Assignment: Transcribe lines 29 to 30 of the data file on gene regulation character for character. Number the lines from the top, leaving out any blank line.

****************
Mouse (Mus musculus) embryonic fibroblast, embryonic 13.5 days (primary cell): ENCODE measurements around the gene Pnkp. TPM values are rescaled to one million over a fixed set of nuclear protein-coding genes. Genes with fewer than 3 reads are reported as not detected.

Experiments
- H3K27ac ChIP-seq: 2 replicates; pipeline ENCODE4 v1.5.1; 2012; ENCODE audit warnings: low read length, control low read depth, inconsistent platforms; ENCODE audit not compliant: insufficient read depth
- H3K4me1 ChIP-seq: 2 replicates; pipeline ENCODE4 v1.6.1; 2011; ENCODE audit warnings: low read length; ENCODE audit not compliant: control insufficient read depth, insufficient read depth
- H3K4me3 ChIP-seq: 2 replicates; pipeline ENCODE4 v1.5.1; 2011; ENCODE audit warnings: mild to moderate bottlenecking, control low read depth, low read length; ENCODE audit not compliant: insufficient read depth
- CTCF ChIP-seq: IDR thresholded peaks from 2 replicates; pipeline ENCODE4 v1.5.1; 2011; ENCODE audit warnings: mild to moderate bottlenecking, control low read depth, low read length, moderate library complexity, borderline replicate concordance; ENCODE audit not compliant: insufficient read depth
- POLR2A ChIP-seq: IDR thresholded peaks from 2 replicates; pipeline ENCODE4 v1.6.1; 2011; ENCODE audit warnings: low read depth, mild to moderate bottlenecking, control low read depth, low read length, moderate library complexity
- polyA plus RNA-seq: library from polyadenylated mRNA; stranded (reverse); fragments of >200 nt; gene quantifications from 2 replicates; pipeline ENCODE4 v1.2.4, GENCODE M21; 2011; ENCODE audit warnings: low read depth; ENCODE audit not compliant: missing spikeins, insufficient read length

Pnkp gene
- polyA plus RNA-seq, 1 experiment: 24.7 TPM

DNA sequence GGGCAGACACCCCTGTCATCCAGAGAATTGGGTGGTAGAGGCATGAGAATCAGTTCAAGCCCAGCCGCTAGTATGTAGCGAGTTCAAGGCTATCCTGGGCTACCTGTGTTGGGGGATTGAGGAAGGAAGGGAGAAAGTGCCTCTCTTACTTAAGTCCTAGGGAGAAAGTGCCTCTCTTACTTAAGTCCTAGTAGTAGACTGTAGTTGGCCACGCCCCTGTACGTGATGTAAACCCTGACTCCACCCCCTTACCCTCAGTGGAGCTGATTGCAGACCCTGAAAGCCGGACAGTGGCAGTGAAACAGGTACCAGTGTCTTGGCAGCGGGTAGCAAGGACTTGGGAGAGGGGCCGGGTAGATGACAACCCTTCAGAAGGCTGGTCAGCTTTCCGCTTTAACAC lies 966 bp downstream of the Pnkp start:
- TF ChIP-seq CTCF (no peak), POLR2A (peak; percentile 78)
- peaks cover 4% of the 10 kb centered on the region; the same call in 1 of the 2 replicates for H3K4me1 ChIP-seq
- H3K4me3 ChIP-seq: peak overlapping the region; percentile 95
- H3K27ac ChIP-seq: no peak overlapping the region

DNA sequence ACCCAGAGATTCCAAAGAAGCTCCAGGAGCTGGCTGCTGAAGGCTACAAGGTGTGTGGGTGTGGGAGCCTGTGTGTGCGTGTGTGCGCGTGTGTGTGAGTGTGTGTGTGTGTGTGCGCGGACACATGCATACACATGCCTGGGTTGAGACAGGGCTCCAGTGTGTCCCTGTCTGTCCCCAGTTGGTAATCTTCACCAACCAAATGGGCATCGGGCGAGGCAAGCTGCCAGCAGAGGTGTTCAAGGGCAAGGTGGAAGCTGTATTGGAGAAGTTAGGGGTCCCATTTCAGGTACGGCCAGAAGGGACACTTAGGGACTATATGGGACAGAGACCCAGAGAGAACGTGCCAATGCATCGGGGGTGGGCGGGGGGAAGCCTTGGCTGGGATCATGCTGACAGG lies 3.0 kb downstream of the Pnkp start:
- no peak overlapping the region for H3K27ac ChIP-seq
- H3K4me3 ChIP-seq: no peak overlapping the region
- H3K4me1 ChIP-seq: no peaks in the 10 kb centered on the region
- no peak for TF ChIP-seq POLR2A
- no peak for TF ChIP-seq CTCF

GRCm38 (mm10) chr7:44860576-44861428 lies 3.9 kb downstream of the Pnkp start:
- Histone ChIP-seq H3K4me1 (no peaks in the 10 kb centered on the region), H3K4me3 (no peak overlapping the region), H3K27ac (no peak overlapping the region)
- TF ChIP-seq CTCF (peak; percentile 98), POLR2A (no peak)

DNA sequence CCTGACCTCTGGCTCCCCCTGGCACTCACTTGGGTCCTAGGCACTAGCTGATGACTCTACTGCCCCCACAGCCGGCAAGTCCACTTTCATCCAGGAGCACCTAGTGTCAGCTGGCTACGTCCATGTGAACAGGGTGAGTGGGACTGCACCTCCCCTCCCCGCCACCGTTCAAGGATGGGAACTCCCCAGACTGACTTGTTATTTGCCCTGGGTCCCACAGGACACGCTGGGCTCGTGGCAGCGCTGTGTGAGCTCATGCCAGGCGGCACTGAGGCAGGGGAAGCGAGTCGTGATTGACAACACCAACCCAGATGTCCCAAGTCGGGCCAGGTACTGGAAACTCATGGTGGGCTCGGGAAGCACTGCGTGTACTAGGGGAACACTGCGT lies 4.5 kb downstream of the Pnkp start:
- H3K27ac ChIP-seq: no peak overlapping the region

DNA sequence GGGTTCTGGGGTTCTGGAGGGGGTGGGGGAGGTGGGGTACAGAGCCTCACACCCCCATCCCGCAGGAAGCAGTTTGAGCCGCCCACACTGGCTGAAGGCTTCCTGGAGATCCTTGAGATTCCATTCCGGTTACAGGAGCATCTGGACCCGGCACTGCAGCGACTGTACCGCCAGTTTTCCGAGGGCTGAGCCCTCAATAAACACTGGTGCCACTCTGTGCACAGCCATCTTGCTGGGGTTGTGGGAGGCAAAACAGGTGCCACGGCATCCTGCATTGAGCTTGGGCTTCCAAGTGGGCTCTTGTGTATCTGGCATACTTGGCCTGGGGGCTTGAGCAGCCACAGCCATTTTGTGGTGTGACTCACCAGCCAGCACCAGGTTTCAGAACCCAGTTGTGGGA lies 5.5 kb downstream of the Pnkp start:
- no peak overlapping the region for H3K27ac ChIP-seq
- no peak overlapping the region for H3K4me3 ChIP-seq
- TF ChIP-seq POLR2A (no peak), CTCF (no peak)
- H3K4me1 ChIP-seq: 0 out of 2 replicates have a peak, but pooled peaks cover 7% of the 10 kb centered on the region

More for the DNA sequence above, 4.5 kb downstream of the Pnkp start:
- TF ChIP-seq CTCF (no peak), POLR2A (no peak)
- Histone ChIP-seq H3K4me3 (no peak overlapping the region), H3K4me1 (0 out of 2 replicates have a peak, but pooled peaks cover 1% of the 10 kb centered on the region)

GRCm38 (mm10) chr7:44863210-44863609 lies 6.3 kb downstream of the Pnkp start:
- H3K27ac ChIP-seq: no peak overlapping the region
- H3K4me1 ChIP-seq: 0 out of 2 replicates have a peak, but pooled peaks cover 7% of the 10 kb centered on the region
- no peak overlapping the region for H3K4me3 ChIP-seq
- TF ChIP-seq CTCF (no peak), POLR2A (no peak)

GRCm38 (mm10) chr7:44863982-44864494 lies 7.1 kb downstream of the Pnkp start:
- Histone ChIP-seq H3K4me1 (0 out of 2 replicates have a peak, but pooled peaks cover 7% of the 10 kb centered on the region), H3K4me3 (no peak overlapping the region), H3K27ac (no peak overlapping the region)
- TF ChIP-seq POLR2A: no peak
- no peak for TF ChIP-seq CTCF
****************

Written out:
- no peak overlapping the region for H3K4me3 ChIP-seq
- TF ChIP-seq POLR2A (no peak), CTCF (no peak)